I'm pushing my portraits this year and want to really polish and hone my style somehow. All critique gratefully received, brutal, constructive, both or neither. TIA!
Do you have reference?
**Finished Work Thread **Process Thread **Edges Tutorial
Crash Course for Artists, Illustrators, and Cartoonists, NYC, the 2013 Edition!
"Work is more fun than fun."
"Art is supposed to punch you in the brain, and it's supposed to stay punched."
It might be helpful to draw her body without clothes first and then add the dress. Her lifted leg looks off. Also, the face and neck is seen straight on, while the upper body is at an angle. Take a look in a mirror and stand in the same position and you will see the solution to the neck issue. Basically, focus on structure first!
Elwell- not so far... I will go and find some now though.
Aquealot- I don't mean for her leg to look lifted, oops. Thats smoke coming from the shadow assassin finger, I will have to move it for sure. Her legs are supposed to be both firmly planted... here's an overpaint of how I see the structure... It does need fixing, I'll think about that. Thanks both for your help
After taking some ref photos and pondering the structure, here's another wip
Not to be too harsh--but (as I often say) all the forms here are kind of "20% wrong" in terms of proportion and foreshortening. I'd suggest you study your reference photo a lot more closely--even if you're going for a kind of stylized realism, I think the large masses of the body need to come across as more volumetric (3D) than they are now, and her pose needs to feel balanced in terms of weight distribution. (If you post your reference photo, people will be able to give you better feedback.)
On top of what's already been said - don't draw your skeletons like that. Who cares about pelvis minutia or number of ribs. What you need is simplified representation of volume of the main bone masses. You'll see how much solidity your figure is lacking if you try to draw her pelvis and ribcage as solid volumes.
The only details you want to keep track of are so called "landmarks" - parts of bone that typically protrude out to the skin, like end of iliac crest or thoraic arch. Landmarks are mostly symmetrical. They can help you identify orientation of the main masses in space when looking at the reference or trying to construct the figure.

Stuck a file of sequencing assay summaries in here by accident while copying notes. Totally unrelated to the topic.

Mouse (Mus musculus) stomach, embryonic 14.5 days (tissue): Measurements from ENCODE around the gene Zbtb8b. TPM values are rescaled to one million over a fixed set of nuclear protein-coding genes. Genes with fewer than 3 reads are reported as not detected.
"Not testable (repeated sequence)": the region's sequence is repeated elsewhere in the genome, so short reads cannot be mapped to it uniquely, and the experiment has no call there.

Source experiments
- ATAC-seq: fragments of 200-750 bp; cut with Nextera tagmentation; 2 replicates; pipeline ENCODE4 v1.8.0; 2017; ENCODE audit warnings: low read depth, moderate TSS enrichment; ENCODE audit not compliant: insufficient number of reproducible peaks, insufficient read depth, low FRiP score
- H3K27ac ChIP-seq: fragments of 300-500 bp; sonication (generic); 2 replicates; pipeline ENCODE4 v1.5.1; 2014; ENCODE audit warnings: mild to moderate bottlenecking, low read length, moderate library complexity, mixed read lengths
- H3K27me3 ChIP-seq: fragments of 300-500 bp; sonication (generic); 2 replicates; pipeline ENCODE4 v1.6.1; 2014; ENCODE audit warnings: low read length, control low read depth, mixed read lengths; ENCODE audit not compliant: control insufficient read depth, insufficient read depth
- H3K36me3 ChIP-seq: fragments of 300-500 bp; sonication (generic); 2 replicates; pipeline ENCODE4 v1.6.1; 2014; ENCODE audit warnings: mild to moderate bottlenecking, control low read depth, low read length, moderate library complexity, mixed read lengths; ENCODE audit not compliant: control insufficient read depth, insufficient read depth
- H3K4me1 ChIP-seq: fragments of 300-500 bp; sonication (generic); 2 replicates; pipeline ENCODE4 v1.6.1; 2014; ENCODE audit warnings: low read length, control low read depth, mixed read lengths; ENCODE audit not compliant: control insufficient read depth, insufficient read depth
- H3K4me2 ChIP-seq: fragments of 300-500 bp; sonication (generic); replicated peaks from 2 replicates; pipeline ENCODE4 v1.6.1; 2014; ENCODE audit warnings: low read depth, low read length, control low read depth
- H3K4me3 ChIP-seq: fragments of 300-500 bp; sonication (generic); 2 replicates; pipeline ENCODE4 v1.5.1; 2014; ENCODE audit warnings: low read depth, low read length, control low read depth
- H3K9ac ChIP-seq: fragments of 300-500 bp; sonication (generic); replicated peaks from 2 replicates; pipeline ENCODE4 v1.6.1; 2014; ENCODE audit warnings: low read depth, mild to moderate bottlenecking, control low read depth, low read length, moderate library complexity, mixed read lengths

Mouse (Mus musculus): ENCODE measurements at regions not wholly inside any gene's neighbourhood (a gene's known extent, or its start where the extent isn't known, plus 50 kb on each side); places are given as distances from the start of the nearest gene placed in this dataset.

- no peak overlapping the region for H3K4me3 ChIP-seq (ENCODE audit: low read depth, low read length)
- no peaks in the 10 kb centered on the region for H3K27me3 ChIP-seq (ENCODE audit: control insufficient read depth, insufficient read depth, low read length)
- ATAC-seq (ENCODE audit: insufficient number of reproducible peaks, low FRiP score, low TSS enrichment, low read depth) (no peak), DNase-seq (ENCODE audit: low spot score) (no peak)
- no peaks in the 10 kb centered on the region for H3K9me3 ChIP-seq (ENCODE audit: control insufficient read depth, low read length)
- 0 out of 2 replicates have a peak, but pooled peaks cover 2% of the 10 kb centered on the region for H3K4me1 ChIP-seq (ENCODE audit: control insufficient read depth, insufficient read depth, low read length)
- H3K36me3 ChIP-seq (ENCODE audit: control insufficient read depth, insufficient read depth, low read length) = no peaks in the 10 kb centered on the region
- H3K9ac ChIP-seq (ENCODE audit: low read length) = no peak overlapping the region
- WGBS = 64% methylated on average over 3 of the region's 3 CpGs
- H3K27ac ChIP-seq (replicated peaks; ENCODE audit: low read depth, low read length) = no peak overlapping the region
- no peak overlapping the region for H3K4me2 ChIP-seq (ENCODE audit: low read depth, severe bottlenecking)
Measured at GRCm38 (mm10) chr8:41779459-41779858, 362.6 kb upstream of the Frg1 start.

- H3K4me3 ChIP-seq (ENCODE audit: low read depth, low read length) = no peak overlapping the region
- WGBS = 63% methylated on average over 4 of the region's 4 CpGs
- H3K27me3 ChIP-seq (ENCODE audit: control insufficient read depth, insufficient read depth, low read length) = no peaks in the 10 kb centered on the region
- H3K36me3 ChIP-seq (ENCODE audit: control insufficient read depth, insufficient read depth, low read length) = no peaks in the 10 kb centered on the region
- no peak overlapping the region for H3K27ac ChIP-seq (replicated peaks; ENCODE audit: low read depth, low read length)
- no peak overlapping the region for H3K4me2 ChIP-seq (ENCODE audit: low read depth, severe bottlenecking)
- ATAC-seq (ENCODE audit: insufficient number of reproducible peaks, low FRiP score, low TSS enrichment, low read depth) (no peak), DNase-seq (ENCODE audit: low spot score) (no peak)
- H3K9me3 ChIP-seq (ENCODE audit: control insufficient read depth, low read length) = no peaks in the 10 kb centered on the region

So draw your skeletons as volumes+landmarks, ignore descriptive details as they serve no purpose in constructing the figure frame.
Why wasn't i invited to this thread?! ;_;
Never Attempt the Possible;attempt the impossible and even if you fail,you'll fall among the stars.
FB: Open invitation m'dear. ;D Good to see you!
LaCan: Oohh... I have been over thinking things... and yet, also not thinking enough?! (I don't really have a clue how many ribs there are, sad to say)
Thanks for the sketch, hugely helpful also I trawled out some reference pictures that I will now refer to along with my mirror and see what I can do to fix the structure. I know some of these deal with finer details that I shouldn't be thinking about yet, but I couldn't find any more figures that I could use for the anatomy stuff.
EDIT: And here's an update. I hope I understood the advice above properly and managed to improve the structure.
Last edited by Ceinwen Fang; March 3rd, 2013 at 10:22 AM.
Have you tried flipping the canvas? There are a couple symmetry issues that bother me about the face given it's completely head-on: on the left, the cheek is very high and prominent compared to the right, and the right has a much more defined jaw line. The chin looks a bit off-center, nudged to the left slightly. Flipping the canvas should also help with the shoulders.
How realistic are you going for? If realistic, there should be more space on the outsides of the eyes (approximately this much).
For the neck: If it's going to be tilted at all away from the shoulders, you're gonna see the sternocleidomastoid muscle clearly, and it's going to start around the sternum and go towards the ear. (This video might help with learning the important muscles in the neck.)
Another example (weird pose but closer to the angle you have the body at)
Hope this helps.
It looks like you're afraid to really get down and dirty with this peice. Don't be afraid of this drawing. Don't be afraid to scrap this drawing, either. If you find yourself tooooo caught up with no improvement then its time to go back to the drawing board.
It's really good you found a lot of resources to make this picture, but I think the awkwardness comes from a lack of lightsource.
You're not showing any core shadows or volumes to her, without it, your figure seems flat.
Also, her pose, she needs more dynamics, right now it looks like she got awkwardly caught in a photo. If she were a mage, wouldn't she have a much more animated pose than one arm hanging limply out and the other stiffly to her side? Where is her expression? The oomph?
You should do some anatomy studies and see how the muscles relate to eachother. See the underlyin structure, THE SKELETON (!) Do studies on S curves and C curves.
Work on your shoulders!
I am going to be amazing! .
Marlo's pretty much nailed it, along with Lacan's simplified anatomy. I think you're best maybe finding better ref to work with and starting from scratch, but as a bit of a carrot, here's what the image might end up looking like if you apply some of the advice you've been given. Stronger simplified anatomy knowledge will allow you to be bolder with your lighting choices and give her much more form.
Sam, I'm pretty humbled in the best possible way! Thanks so much for that, seriously worth a thousand words. Lots for me to work on, may take a few days now I can see how huge the issues are.
Cheers to you too Lulie for the anatomy refs, just perfect.
Love this site. Learned some new vocabulary too! S curves, C curves, landmarks... awesome.